When Obvious Is Obvious

When floodwaters swamp your feet, the lights are out and people are homeless, where is Captain Obvious when you need him to decide on whether to hold a marathon?A devastating storm has wiped out entire communities, leaving millions without power and thousands homeless. Does it make sense to stage a road race that will trip through the devastation, using portable generators, water and food badly needed by storm victims?

Most right-thinking people would say, cancel the road race. New York Mayor Michael Bloomberg made that decision — after three days of pondering the question.

His delay in responding to the obvious enraged helpless Hurricane Sandy storm victims, especially on badly battered Staten Island, as well as infuriated runners in the New York Marathon, some of whom flew across oceans for the event.

Storm victims pleaded, "Why would you even think of using those resources for a race when your own citizens were desperate in the dark and cold?" The runners with no race to run wondered, "Why didn't you just cancel the race after the storm hit?"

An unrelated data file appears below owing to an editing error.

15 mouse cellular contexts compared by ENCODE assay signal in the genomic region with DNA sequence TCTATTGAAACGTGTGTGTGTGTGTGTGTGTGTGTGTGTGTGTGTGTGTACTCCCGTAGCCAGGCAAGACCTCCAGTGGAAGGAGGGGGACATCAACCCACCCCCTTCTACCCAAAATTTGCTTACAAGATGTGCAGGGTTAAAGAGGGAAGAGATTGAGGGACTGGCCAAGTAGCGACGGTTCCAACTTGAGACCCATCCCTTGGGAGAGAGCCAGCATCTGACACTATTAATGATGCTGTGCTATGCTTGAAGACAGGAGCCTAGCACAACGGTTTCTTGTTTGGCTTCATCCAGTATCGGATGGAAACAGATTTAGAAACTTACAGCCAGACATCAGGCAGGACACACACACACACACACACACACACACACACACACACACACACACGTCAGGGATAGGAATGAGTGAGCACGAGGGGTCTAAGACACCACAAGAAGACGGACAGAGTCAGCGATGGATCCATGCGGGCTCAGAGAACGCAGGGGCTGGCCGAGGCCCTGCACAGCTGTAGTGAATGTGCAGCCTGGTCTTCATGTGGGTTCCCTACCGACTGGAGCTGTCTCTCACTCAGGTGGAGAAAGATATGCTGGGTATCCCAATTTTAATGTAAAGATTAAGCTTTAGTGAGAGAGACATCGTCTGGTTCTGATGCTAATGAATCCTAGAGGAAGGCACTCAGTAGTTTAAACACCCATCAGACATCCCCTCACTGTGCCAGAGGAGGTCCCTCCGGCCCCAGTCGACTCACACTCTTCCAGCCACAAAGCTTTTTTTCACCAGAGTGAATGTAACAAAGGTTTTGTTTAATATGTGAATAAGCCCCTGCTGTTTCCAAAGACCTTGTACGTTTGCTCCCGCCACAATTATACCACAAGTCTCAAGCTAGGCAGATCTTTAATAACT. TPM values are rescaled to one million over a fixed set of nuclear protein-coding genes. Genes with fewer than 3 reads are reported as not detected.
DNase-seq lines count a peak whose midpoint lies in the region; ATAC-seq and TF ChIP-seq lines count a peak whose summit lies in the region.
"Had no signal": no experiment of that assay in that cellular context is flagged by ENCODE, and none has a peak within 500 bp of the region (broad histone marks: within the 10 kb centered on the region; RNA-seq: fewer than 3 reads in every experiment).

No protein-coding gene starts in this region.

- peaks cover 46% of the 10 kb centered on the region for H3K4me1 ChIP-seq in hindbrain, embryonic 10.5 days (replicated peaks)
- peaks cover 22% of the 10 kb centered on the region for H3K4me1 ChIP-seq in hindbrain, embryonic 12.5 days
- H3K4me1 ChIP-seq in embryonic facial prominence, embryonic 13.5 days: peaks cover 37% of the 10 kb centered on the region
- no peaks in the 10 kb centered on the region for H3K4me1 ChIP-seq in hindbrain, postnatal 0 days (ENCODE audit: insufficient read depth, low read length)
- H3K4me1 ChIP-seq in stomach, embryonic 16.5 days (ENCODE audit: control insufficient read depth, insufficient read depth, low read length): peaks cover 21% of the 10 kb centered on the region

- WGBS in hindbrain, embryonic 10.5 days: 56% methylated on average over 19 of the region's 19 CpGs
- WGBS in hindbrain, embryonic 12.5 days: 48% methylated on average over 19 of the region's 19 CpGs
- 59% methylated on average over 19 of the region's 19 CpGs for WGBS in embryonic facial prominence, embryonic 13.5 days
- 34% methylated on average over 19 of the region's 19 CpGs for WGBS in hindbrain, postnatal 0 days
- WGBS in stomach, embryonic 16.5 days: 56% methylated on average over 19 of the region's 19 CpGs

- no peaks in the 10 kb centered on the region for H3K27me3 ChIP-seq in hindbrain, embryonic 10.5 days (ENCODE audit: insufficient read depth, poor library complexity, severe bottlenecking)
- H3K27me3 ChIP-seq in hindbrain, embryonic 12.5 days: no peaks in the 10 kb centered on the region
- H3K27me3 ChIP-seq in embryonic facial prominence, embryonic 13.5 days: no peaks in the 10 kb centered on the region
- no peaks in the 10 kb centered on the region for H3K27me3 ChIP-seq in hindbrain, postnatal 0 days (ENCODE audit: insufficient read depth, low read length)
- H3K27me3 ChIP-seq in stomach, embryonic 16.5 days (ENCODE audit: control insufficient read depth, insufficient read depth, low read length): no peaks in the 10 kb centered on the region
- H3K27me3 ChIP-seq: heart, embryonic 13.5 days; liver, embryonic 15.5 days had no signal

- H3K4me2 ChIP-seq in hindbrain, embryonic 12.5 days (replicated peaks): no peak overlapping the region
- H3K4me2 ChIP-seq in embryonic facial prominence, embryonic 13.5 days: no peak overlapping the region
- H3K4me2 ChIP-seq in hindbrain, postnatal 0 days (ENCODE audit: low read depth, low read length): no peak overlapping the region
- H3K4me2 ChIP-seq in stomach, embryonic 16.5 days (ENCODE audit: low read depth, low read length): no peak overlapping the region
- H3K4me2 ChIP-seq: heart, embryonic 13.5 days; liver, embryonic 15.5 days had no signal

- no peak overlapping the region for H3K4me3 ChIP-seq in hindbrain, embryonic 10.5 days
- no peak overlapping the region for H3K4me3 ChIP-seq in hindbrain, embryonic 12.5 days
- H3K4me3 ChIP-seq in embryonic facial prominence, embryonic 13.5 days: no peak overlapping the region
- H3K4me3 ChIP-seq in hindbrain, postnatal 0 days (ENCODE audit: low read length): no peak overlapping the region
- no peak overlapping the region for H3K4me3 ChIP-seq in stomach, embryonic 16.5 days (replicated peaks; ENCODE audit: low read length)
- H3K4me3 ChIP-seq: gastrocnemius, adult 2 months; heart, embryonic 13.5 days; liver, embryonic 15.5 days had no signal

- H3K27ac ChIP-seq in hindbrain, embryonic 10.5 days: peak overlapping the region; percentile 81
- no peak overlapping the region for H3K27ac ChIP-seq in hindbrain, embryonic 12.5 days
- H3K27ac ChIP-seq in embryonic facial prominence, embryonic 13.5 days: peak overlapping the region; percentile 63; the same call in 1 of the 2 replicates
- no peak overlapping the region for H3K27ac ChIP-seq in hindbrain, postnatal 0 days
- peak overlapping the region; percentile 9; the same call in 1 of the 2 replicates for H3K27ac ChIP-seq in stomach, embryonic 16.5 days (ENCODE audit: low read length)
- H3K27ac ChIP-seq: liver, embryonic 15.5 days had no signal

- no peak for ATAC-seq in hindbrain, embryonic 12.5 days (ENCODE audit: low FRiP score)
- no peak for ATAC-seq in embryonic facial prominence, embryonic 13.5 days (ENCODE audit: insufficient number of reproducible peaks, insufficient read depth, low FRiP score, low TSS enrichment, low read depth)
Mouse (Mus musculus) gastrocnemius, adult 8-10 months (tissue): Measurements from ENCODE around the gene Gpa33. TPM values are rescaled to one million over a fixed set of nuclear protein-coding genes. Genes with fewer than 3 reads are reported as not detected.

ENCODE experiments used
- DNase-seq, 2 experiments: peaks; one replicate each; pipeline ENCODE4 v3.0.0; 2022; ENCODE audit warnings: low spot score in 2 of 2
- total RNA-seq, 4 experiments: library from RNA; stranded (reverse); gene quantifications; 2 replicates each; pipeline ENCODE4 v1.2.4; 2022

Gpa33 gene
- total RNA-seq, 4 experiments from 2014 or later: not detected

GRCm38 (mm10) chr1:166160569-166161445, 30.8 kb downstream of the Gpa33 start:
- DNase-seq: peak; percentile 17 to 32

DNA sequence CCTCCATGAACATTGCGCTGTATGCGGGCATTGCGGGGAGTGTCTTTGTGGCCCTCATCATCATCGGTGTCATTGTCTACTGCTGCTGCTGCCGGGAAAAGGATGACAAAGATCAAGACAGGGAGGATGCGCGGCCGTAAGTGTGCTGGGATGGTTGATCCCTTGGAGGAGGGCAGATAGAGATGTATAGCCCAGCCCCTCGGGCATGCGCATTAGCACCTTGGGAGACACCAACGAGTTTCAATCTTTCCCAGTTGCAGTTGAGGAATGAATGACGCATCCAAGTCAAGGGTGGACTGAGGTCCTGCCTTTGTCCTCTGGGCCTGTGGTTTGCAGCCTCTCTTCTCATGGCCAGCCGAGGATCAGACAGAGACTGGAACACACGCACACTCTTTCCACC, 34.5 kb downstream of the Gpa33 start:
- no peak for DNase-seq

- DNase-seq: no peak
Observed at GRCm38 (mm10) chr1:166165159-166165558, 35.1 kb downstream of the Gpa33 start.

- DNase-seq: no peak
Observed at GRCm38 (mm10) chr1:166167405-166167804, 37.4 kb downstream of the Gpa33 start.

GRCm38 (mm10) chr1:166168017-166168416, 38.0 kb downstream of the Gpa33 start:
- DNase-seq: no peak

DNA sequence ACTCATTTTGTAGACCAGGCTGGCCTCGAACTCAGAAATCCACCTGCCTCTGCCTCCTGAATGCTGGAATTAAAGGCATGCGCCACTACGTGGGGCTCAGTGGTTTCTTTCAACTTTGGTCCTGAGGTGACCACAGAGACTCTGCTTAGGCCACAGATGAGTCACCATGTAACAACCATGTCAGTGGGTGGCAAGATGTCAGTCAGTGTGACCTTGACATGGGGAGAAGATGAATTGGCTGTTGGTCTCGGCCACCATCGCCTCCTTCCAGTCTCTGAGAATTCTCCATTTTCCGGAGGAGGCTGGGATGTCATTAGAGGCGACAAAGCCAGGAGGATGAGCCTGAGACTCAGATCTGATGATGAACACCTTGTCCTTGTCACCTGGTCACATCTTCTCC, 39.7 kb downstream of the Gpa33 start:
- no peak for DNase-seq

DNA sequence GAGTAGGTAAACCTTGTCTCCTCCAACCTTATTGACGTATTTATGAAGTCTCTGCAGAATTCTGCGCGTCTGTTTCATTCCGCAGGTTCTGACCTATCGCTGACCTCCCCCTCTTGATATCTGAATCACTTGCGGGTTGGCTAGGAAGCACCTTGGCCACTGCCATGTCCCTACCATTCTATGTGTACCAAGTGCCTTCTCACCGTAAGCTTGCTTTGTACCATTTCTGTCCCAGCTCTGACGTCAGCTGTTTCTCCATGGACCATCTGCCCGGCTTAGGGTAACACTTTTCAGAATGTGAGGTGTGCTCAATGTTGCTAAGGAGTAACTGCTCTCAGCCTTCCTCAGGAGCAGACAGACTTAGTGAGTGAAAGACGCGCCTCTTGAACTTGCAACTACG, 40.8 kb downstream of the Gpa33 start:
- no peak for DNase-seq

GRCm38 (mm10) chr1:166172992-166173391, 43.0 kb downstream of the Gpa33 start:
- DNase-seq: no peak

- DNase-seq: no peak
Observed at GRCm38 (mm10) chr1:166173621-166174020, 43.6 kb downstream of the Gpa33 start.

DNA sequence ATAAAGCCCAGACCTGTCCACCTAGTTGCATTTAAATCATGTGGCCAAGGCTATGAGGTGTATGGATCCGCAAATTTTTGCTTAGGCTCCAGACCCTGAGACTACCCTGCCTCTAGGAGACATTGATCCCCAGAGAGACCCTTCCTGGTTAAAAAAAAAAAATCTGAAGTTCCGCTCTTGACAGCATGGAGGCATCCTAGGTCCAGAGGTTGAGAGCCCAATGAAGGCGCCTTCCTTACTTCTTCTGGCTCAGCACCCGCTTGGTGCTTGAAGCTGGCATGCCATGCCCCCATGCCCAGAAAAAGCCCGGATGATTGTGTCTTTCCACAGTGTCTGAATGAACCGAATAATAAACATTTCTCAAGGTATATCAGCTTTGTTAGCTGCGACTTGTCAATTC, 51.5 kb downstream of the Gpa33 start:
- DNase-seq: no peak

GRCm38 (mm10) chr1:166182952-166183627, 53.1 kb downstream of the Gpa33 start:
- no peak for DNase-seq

Good questions, which once again raise the broader question of why can't we sometimes see the obvious?

Bloomberg no doubt remembered former Mayor Rudy Giuliani's defiant appearance at a Yankee game to show New York's and America's resolve not to cower in the wake of terrorists who steered planes into the Twin Towers. The current mayor likely also thought about the economic benefit the annual marathon brings to his city.

But to anybody watching news accounts, as Bloomberg surely was, the decision to cancel the marathon was a no-brainer. Worse, it was a lost opportunity.

On their own, many would-be marathoners took to the streets Sunday to run supplies to stranded storm victims. It was like Red Cross volunteers in Nikes. The runners burned pent-up energy and exploited months of training, while earning the respect and gratitude of many families whose lives have been upended, much like the New Jersey coastline.

 What should have been an instant decision instead became indecision, earning enmity all around for New York City Mayor Michael Bloomberg.

What should have been an instant decision by Bloomberg became interminable indecision. What might have been an opportunity for some became opprobrium from almost everybody.

The key to crisis decision-making is to do the right thing — and do it fast.